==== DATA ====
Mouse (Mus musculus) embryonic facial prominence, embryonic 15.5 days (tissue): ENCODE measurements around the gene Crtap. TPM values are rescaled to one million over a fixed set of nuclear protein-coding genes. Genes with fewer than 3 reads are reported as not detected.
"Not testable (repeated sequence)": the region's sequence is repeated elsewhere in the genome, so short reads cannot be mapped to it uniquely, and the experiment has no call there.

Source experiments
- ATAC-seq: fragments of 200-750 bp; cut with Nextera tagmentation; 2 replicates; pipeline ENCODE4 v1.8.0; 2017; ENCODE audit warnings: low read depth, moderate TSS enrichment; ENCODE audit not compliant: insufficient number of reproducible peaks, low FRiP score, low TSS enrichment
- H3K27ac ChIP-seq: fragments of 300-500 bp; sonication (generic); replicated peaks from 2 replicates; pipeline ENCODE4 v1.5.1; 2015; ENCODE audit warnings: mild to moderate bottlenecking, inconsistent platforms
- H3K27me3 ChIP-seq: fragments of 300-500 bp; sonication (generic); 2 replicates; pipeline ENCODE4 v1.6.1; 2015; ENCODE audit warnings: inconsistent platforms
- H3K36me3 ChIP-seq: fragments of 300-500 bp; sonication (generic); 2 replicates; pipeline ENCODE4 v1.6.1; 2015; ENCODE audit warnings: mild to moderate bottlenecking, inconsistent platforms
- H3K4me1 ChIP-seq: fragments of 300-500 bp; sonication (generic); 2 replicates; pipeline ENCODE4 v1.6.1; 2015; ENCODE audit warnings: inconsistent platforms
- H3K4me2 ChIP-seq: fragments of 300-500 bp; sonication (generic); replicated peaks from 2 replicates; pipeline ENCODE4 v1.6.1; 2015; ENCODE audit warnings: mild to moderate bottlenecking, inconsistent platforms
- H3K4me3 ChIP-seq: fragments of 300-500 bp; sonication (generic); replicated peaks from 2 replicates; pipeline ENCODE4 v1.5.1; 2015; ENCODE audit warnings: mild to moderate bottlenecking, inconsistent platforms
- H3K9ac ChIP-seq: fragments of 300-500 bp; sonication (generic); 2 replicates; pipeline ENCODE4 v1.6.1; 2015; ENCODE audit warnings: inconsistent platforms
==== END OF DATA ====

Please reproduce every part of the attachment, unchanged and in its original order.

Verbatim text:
Mouse (Mus musculus) embryonic facial prominence, embryonic 15.5 days (tissue): ENCODE measurements around the gene Crtap. TPM values are rescaled to one million over a fixed set of nuclear protein-coding genes. Genes with fewer than 3 reads are reported as not detected.
"Not testable (repeated sequence)": the region's sequence is repeated elsewhere in the genome, so short reads cannot be mapped to it uniquely, and the experiment has no call there.

Source experiments
- ATAC-seq: fragments of 200-750 bp; cut with Nextera tagmentation; 2 replicates; pipeline ENCODE4 v1.8.0; 2017; ENCODE audit warnings: low read depth, moderate TSS enrichment; ENCODE audit not compliant: insufficient number of reproducible peaks, low FRiP score, low TSS enrichment
- H3K27ac ChIP-seq: fragments of 300-500 bp; sonication (generic); replicated peaks from 2 replicates; pipeline ENCODE4 v1.5.1; 2015; ENCODE audit warnings: mild to moderate bottlenecking, inconsistent platforms
- H3K27me3 ChIP-seq: fragments of 300-500 bp; sonication (generic); 2 replicates; pipeline ENCODE4 v1.6.1; 2015; ENCODE audit warnings: inconsistent platforms
- H3K36me3 ChIP-seq: fragments of 300-500 bp; sonication (generic); 2 replicates; pipeline ENCODE4 v1.6.1; 2015; ENCODE audit warnings: mild to moderate bottlenecking, inconsistent platforms
- H3K4me1 ChIP-seq: fragments of 300-500 bp; sonication (generic); 2 replicates; pipeline ENCODE4 v1.6.1; 2015; ENCODE audit warnings: inconsistent platforms
- H3K4me2 ChIP-seq: fragments of 300-500 bp; sonication (generic); replicated peaks from 2 replicates; pipeline ENCODE4 v1.6.1; 2015; ENCODE audit warnings: mild to moderate bottlenecking, inconsistent platforms
- H3K4me3 ChIP-seq: fragments of 300-500 bp; sonication (generic); replicated peaks from 2 replicates; pipeline ENCODE4 v1.5.1; 2015; ENCODE audit warnings: mild to moderate bottlenecking, inconsistent platforms
- H3K9ac ChIP-seq: fragments of 300-500 bp; sonication (generic); 2 replicates; pipeline ENCODE4 v1.6.1; 2015; ENCODE audit warnings: inconsistent platforms